Health hazards (1 - 10 of 48 items)
Uranium Contamination: Overall Scope, Time Frame, and Cost Information Is Needed for Contamination Cleanup on the Navajo Reservation
GAO-14-323: Published: May 5, 2014. Publicly Released: May 5, 2014.
Federal agencies implementing the 2008 5-year plan, including the Environmental Protection Agency (EPA), the Department of Energy, the Bureau of Indian Affairs (BIA), and the Indian Health Service, met the targets in six of the plan's eight objectives, working in cooperation with tribal agencies, including the Navajo Nation Environmental Protection Agency. Reasons agencies met the targets were pri...
Hazardous Waste: Early Goals Have Been Met in EPA's Corrective Action Program, but Resource and Technical Challenges Will Constrain Future Progress
GAO-11-514: Published: Jul 22, 2011. Publicly Released: Aug 25, 2011.
Years of industrial development generated hazardous waste that, when improperly disposed of, poses risks to human health and the environment. To mitigate these risks, Congress passed the Resource Conservation and Recovery Act of 1976 (RCRA). Subtitle C of RCRA, as amended, requires owners or operators to take corrective actions to clean up contamination at facilities that treat, store, or dispose...
Superfund: Information on the Nature and Costs of Cleanup Activities at Three Landfills in the Gulf Coast Region
GAO-11-287R: Published: Feb 18, 2011. Publicly Released: Feb 18, 2011.
The Environmental Protection Agency (EPA) estimates that one in four Americans lives within 3 miles of a contaminated site, many of which pose serious risks to human health and the environment. The Comprehensive Environmental Response, Compensation, and Liability Act of 1980 (CERCLA) provided the federal government with authority to respond to releases or threatened releases of hazardous substance...
Superfund: Interagency Agreements and Improved Project Management Needed to Achieve Cleanup Progress at Key Defense Installations
GAO-10-348: Published: Jul 15, 2010. Publicly Released: Aug 16, 2010.
Before the passage of federal environmental legislation in the 1970s and 1980s, Department of Defense (DOD) activities contaminated millions of acres of soil and water on and near DOD sites. The Environmental Protection Agency (EPA) has certain oversight authorities for cleaning up contaminants on federal property, and has placed 1,620 of the most contaminated sites--including 141 DOD installation...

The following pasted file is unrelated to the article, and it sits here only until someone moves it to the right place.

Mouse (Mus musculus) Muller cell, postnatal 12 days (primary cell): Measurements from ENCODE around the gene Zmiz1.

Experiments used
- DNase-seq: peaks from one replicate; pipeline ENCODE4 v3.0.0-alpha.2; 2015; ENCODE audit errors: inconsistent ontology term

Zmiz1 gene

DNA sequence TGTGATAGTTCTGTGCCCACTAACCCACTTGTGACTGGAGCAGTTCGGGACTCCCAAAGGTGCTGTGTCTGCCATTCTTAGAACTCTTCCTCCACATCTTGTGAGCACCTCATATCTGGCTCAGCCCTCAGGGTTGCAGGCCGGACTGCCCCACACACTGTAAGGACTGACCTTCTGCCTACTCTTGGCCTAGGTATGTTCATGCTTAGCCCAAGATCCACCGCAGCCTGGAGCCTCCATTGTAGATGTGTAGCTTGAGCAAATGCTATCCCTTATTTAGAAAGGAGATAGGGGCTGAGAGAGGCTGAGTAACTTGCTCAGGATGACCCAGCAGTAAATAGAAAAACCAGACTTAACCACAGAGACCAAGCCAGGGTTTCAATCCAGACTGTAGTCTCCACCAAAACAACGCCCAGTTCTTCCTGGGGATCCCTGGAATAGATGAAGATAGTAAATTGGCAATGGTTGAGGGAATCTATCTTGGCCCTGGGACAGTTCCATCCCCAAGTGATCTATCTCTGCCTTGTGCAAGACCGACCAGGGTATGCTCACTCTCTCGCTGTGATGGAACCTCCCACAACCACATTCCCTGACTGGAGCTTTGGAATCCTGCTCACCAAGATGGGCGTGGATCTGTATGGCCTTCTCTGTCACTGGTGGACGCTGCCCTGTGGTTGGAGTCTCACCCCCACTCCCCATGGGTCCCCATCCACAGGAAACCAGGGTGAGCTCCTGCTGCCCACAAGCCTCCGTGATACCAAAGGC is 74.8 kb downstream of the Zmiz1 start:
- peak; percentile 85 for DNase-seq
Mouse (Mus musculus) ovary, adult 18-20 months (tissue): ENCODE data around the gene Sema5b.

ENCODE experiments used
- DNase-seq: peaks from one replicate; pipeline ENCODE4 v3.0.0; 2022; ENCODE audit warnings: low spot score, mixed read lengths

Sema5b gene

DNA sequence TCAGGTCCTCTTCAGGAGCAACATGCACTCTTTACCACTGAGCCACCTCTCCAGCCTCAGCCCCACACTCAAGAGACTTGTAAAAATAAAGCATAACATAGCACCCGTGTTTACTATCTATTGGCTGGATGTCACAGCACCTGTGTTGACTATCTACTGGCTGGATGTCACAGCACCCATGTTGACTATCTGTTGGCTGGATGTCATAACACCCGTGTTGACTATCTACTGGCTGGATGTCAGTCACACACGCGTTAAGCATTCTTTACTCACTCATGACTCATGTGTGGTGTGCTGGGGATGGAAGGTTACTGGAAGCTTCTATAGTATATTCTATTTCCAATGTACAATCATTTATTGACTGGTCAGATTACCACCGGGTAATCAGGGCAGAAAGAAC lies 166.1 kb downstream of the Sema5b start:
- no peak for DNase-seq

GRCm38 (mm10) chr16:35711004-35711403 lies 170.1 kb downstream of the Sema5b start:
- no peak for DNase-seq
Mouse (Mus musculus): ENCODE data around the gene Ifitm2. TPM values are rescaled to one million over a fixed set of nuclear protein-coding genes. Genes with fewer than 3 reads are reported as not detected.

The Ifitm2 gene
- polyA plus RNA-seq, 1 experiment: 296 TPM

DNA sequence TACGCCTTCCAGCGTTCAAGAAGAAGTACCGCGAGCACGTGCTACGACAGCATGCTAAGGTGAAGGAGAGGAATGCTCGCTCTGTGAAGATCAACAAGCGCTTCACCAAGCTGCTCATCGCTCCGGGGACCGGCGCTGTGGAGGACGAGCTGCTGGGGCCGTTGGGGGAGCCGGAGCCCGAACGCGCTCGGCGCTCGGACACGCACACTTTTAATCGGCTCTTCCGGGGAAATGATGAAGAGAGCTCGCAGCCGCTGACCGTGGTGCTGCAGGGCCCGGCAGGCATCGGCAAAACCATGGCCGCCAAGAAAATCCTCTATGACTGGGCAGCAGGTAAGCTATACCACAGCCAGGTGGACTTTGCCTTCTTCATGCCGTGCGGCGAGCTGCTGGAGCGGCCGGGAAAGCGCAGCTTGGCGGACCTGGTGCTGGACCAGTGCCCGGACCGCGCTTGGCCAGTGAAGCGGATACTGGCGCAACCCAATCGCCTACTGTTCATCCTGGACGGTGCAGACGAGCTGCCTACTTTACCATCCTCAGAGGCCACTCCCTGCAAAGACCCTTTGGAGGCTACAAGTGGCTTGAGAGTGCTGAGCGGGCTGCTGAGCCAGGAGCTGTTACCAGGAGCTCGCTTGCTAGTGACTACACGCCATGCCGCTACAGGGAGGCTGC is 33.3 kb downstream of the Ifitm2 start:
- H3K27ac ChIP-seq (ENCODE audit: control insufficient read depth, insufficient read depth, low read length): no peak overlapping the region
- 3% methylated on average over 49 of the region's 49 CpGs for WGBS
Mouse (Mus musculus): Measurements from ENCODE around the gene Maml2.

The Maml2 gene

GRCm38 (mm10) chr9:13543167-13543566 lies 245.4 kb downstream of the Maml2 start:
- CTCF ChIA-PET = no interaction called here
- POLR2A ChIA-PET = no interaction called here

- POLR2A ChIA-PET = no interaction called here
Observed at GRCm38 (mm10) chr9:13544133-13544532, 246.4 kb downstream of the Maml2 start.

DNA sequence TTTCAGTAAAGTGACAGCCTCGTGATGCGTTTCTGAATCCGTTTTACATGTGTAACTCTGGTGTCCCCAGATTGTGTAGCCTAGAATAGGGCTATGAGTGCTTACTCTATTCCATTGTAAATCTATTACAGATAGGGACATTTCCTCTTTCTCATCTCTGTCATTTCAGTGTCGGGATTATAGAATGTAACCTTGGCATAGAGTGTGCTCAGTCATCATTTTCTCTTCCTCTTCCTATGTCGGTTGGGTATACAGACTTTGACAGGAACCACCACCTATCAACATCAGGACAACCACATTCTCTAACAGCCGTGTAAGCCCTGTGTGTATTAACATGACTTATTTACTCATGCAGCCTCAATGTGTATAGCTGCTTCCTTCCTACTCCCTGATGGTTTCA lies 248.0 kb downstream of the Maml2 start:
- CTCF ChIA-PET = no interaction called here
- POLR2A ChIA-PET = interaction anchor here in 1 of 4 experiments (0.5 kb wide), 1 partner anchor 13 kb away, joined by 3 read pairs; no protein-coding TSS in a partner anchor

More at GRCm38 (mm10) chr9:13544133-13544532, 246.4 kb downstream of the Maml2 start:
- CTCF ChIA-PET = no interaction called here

Coal Combustion Residue: Status of EPA's Efforts to Regulate Disposal
GAO-10-85R: Published: Oct 30, 2009. Publicly Released: Oct 30, 2009.
On December 22, 2008, a breach in a surface impoundment (or storage pond) dike at the Tennessee Valley Authority (TVA) Kingston Fossil Plant in Tennessee resulted in the release of 5.4 million cubic yards of coal ash--also referred to as coal combustion residue (CCR)--into the nearby Emory River. The spill covered more than 300 acres and made 3 homes uninhabitable; it damaged 23 other homes, plus...
Superfund: Greater EPA Enforcement and Reporting Are Needed to Enhance Cleanup at DOD Sites
GAO-09-278: Published: Mar 13, 2009. Publicly Released: Apr 16, 2009.
Prior to the 1980s and the passage of environmental legislation--particularly the Comprehensive Environmental Response, Compensation, and Liability Act (CERCLA) governing environmental cleanup--Department of Defense (DOD) activities contaminated millions of acres of soil and water on and near DOD sites. The Environmental Protection Agency (EPA), which enforces CERCLA, places the most contaminated...
Electronic Waste: EPA Needs to Better Control Harmful U.S. Exports through Stronger Enforcement and More Comprehensive Regulation
GAO-08-1044: Published: Aug 28, 2008. Publicly Released: Sep 17, 2008.
Increasingly, U.S. consumers are recycling their old electronics to prevent the environmental harm that can come from disposal. Concerns have grown, however, that some U.S. companies are exporting these items to developing countries, where unsafe recycling practices can cause health and environmental problems. Items with cathode-ray tubes (CRT) are particularly harmful because they can contain 4 p...
Electronic Waste: Harmful U.S. Exports Flow Virtually Unrestricted Because of Minimal EPA Enforcement and Narrow Regulation
GAO-08-1166T: Published: Sep 17, 2008. Publicly Released: Sep 17, 2008.
Increasingly, U.S. consumers are recycling their old electronics to prevent the environmental harm that can come from disposal. Concerns have grown, however, that some U.S. companies are exporting these items to developing countries, where unsafe recycling practices can damage health and the environment. Items with cathode-ray tubes (CRTs) are particularly harmful because they contain lead, a know...
Hurricane Katrina: EPA's Current and Future Environmental Protection Efforts Could Be Enhanced by Addressing Issues and Challenges Faced on the Gulf Coast
GAO-07-651: Published: Jun 25, 2007. Publicly Released: Jun 25, 2007.
In 2005, Hurricane Katrina's impact on the Gulf Coast included damage to the environment from chemical and hazardous materials releases. Also, the widespread demolition and renovation activities still under way in New Orleans may release asbestos fibers into the air, posing a potential additional health risk. This report, conducted at the Comptroller General's initiative, addresses (1) the Environ...
Hazardous Waste: EPA Needs to Clarify the Types of Mercury Waste That Can Be Treated and Disposed of Using the Debris Regulations
GAO-06-99: Published: Dec 16, 2005. Publicly Released: Jan 17, 2006.
The Environmental Protection Agency (EPA) is responsible for regulating hazardous wastes (such as mercury) under the Resource Conservation and Recovery Act (RCRA). Under RCRA, mercury-containing hazardous waste must meet specific treatment standards before land disposal. But, certain difficult to manage waste due, in part, to its large particle size, can follow alternate "debris" standards that pr...